of both is an unreasonable distress; but, if there were no other distress nearer the value to be found, he might reasonably have distrained one of them; but for homage, fealty, or suit and service, as also for parliamentary wages, it is said that no distress can be excessive (i). For as these dis tresses cannot be sold, the owner, upon making satisfaction, may have his chattels again. The remedy for excessive distresses is by a special action on the statute of Marlbridge, for an action of trespass is not maintainable upon this account, it being no injury at the common law (j) (35), (36). When the distress is thus taken, the next consideration is the disposa. of it. For which purpose the things distrained must in the first place he carried to some pound, and there impounded by the taker.

But, in their way thither, they may be rescued by the owner, in case the distress was taken without cause, or contrary to law as if no rent be due; if they were taken upon the highway, or the like; in these cases the tenant may law. fully make rescue (k). But if they be once impounded, even though taken without any cause, the owner may not break the pound and take them out; for they are then in the custody of the law (1).

A pound (parcus, which signifies any inclosure) is either pound-overt, that is, open overhead; or pound-covert, that is, close. By the statute 1 & 2 P. & M. c. 12. no distress of cattle can be driven out of the hundred where it is taken, *unless to a pound-overt within the (*13 ] same shire; and within three miles of the place where it was taken (37). This is for the benefit of the tenants, that they may know where to find and replevy the distress. And by statute 11 Geo. II. c. 19. which was made for the benefit of landlords, any person distraining for rent may turn any part of the premises, upon which a distress is taken, into a pound, pro hac vice, for securing of such distress. If a live distress, of animals, be impounded in a common pound-overt, the owner must take notice of it at his peril; but if in any special pound-overt, so constituted for this particular purpose, the distrainor must give notice to the owner: and in both these cases, the owner, and not the distrainor, is bound to provide the beasts with food and necessaries. But if they are put in a poundcovert, in a stable or the like, the landlord or distrainor must feed and sustain them (m) (38). A distress of household goods, or other dead chattels, which are liable to be stolen or damaged by weather, ought to be impounded in a pound-covert, else the distrainor must answer for the consequences.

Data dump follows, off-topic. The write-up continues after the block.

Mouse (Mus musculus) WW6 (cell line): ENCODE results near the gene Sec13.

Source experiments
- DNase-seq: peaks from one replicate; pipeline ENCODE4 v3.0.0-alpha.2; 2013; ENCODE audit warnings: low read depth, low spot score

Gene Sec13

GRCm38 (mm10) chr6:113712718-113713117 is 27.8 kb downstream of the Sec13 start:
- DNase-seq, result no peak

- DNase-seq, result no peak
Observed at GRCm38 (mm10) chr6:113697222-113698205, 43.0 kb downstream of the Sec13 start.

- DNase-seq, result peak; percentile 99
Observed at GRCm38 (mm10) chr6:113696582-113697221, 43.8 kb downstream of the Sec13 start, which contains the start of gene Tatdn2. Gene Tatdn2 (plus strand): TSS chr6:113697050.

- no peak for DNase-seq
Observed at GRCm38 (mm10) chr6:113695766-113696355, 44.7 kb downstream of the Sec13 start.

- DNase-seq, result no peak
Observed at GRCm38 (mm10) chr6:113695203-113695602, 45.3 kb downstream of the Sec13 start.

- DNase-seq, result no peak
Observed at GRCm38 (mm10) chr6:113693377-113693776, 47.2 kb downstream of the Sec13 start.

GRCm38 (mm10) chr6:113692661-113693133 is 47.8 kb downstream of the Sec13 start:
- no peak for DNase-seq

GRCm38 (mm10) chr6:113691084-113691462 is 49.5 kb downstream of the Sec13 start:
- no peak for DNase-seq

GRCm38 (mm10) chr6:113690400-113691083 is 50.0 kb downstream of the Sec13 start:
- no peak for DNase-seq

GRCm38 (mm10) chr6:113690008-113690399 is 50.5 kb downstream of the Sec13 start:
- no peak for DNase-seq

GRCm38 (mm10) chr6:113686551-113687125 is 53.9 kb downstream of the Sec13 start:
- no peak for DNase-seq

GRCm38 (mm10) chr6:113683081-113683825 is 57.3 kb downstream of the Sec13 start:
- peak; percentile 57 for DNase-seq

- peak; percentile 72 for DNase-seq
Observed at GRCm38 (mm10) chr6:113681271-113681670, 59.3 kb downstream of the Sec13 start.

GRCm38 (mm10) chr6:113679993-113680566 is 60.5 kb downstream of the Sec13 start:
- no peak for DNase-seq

(i) Bro. Abr. t. assise, 291. prerogative, 98.
(j) 1 Ventr. 104. Fitzgibb. 85. 4 Burr. 590.
(k) Co. Litt. 160, 161.

(35) See 2 R. S. 503, § 19, in New-York.
(36) And see 2 Stra. 851. 3 Leon. 48. See
exceptions, 1 Burr. 582. 1 H. Bla. 13. 9
East, 298. It is no ar to this action, that
between the distress and sale of the goods
distrained, the parties came to an arrange-
ment respecting the sale, 1 Bing. 401. 4 D.
& R. 539. 2 B. & C. 821. S. C.; and the
action is sustainable though there was a ten-
der of the rent before the distress was made,
2 D. & R. 250. Where more rent is distrain-
ed for than is due, the remedy is at common
law, and is not founded on the 52 Hen. 3. c.
nor on the 2 W. & M. c. 5. s. 5. Stra. 851.
Where no rent is due, the owner of the goods
distrained may, in an action of trespass on the
case, recover double the value of the goods


(1) Co. Litt. 47.
(m) Ibid.

and full cost. 2 W. & M. sess. 1. c. 5. s. 3. 2 R. S. 504, 9 27, in New-York.

(37) In New-York, if the distress be for rent, the pound must be a pound overt in the county, or such other convenient place as the officer distraining may approve. (2 R. S. 503, 20). If the distress be for damage-feasant, the pound must be the nearest in the county. (Id. 517, 4). The owner may feed them; if he do not do it, it would seem the pound keeper should. (Id. § 5, &c).

(38) The distrainor cannot tie up cattle inpounded; and if he tie a beast and it is stran gled, he will be liable in damages. 1 Salk. 248. If the distress be lost by act of God, as by death, the distrainor may distrain again 11 East. 51. Burr. 1738.